Come walk with me

Come walk with me among the stones and trees, away from the distractions and we will reflect on what truly matters. . . .

Tuesday, October 14, 2014

Wake up, wake up

We were not yet married, my most recent husband and I, when his mother died. I held her hand and looked into her face. I knew she saw past me, to a place beyond me. It was such an intimate moment, and yet so if everyone dies.

The family gathered at the funeral home; she was pretty, peaceful, relieved. We went for Mexican food and then home to bed.

It was 2 a.m. I remember this plainly. The room was warm, too warm. I was so tired and tried to ignore the heat, but finally I roused and the house was full of smoke; it hung in russet layers like the grand canyon. We were not running the furnace, but using a space heater, so the layers of smoke were distinct, still. I woke my soon-to-be-husband and we walked through the house, searching for the fire, but no fire was found. We came back to our bedroom and turned on the light. The outside wall nearest my side of the bed was rolling and heaving as if liquid, or as if it were suddenly alive.

Isn't it funny how fire is alive?

He went outside and the flames were shooting up the wall, lapping at the ceiling above us. In mere moments, we would have been asleep forever.

Fire changes things.

The fireman's ax broke through the bedroom wall and January pulled the warmth away. Suddenly, our bedroom was laid bare to the world, and all that was precious seeped out onto the frozen ground. The bed was ruined. It was full of ash and cinders and plaster and had to be thrown away. The pretty bedspread, the pillows, the blankets all smelled of smoke. This was the bed where we had found each other, saved each other, and it was singed and dirty.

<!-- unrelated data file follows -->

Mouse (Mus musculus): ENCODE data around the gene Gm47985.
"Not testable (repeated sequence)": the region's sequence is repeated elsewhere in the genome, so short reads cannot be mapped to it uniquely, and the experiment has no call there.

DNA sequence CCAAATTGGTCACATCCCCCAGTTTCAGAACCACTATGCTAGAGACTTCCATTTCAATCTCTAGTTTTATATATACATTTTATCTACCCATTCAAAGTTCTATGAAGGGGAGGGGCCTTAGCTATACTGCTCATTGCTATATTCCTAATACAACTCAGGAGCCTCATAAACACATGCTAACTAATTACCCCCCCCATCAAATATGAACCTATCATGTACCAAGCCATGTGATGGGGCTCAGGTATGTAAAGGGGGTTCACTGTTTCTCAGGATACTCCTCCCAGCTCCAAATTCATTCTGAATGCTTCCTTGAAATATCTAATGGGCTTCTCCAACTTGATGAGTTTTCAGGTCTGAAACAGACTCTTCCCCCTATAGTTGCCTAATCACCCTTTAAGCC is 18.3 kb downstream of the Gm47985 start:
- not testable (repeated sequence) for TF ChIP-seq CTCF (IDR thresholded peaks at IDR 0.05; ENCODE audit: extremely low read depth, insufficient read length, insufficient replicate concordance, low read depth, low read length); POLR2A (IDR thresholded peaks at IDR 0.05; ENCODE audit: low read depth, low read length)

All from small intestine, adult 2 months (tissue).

His mother saved us. Everyone said so. She had dwelt among the angels only hours when she had to awaken us. Our smoke alarms did not sound. No, no one sounded an alarm while our bedroom was ablaze. It was her insistent spirit, wake up, wake up.

It was a sign, everyone said so, that she had awakened us as we were starting a new life. A new life. Like, another life. Like, we had been . . . not actually dead, but dead-like. I had been lonely, oh my God, how lonely I had been married before. The loneliness stretched so far inside of me it was as if a dark cloth was draped over my heart, like the blood could not flow there. And in this bed, all that changed, and my heart glowed, as if on fire; and my soul, glowed, as if on fire. It was as if I had been resuscitated, yes, given a new life.

I had been given a new life. 

I had awakened into fire. 

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